If Comet Goes Under, Will UK Shoppers Miss It?

As news filters through of Comet’s likely plunge into administration, Twitter is full of advice for people holding gift cards – spend them now! – and speculation over when the closing down sale will begin. One thing is for sure: If Comet does go into liquidation, UK shoppers will snap up its final remains like hungry vultures.

Some would say that the writing was on the wall for the chain, even before Kesa practically gave it to private equity firm OpCapita in February, after years of falling sales and declining market share. In July, OpCapita reported that its new low-price strategy seemed to be working, but demands from suppliers for payment upfront in the run-up to Christmas look set to signal the end of the group. Comet has 240 stores to support and a lacklustre image amongst consumers in an electronics and appliance retail environment that – as Best Buy found to its cost – values price above all else.

But once the thrill of bagging the closing-down sale bargains has passed, UK consumers, and indeed all parts of the retail chain, may well miss Comet. Consumers will see choice lessen and prices climb as retail competition begins to fall away. Online-only specialists and manufacturers will find it a harder sell with 240 fewer stores in which to display physical products.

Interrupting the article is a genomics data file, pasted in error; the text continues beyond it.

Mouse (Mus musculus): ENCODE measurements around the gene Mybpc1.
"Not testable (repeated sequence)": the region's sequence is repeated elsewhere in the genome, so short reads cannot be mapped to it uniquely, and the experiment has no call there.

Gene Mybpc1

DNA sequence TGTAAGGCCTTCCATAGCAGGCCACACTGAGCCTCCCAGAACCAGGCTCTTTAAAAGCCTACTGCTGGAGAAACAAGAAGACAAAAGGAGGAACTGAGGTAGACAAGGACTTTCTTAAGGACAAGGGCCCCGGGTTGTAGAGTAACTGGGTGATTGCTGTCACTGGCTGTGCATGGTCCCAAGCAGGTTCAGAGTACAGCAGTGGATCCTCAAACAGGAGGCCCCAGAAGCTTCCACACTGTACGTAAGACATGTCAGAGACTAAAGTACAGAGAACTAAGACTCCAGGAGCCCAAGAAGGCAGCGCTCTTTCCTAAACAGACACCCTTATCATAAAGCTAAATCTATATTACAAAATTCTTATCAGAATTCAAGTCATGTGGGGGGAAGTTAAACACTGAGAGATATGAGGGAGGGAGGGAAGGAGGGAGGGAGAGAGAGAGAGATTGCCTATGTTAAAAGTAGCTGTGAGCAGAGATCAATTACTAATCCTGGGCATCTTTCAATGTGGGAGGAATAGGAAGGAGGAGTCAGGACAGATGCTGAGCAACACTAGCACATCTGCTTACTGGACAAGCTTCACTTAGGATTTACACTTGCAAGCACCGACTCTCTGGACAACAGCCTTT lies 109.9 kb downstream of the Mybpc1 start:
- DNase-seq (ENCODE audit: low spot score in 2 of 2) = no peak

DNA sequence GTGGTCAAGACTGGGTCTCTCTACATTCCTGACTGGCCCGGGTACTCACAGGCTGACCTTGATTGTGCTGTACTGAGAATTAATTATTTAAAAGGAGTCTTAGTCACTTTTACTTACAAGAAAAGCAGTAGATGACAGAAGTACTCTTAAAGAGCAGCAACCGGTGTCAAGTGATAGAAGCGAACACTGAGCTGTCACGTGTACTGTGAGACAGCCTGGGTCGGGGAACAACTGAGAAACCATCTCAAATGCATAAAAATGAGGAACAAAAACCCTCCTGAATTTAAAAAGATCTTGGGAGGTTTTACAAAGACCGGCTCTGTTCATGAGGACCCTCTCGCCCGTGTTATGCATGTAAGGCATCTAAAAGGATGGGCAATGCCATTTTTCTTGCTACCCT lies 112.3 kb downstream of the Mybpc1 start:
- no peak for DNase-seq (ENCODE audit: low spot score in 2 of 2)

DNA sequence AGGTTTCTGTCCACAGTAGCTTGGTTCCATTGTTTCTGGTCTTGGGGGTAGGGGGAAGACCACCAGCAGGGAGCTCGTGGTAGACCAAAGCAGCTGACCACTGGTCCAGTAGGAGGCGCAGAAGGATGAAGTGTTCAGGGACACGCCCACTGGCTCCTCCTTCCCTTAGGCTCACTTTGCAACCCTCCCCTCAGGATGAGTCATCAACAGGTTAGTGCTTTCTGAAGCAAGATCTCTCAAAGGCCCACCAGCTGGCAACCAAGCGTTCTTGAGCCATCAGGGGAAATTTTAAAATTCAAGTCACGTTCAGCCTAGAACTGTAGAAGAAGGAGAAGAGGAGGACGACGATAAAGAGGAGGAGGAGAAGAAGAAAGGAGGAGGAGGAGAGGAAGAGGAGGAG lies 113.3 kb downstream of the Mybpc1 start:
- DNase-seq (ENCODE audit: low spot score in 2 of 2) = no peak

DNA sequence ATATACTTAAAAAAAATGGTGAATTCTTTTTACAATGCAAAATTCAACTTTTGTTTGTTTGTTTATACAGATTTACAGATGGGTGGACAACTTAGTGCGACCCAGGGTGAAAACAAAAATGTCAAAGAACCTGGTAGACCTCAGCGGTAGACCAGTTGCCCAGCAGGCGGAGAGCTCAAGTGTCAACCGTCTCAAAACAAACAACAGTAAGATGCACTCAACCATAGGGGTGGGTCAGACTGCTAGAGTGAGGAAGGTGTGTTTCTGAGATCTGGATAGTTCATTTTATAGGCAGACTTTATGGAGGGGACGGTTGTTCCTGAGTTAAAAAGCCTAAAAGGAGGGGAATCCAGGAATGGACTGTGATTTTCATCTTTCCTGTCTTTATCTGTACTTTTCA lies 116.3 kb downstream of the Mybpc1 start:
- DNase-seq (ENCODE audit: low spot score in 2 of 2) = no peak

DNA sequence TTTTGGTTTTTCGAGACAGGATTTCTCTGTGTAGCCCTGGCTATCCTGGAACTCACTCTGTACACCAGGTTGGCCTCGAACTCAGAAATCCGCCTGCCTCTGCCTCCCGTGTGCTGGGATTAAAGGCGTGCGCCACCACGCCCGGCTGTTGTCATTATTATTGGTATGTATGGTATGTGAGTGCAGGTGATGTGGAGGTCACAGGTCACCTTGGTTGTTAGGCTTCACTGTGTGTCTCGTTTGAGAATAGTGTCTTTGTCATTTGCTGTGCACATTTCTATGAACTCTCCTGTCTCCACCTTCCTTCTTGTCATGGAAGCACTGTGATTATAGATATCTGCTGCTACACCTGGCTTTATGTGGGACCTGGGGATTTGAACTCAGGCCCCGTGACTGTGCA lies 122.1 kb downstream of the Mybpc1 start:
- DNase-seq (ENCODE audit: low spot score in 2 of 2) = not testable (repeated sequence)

If Comet goes…what happens to Currys?

If Currys finds itself as last-man-standing in big box electronics and appliance retail, it needs to investigate new income streams, particularly since Best Buy demonstrated that improving the store experience and the quality of after sales care is not enough to make UK shoppers look beyond price.  It could look at partnering up with internet retailers who would benefit from being able to offer ‘click and collect’ fulfilment, perhaps on a commission basis; similarly, its status as the last ‘showroom’ chain could be put on a more official, revenue earning basis, with manufacturers renting floor space within the stores. It could also investigate different retail models, such as Brighthouse’s pay-by-instalments format. For Comet, it looks as though time for creating a future-proof business model has just run out.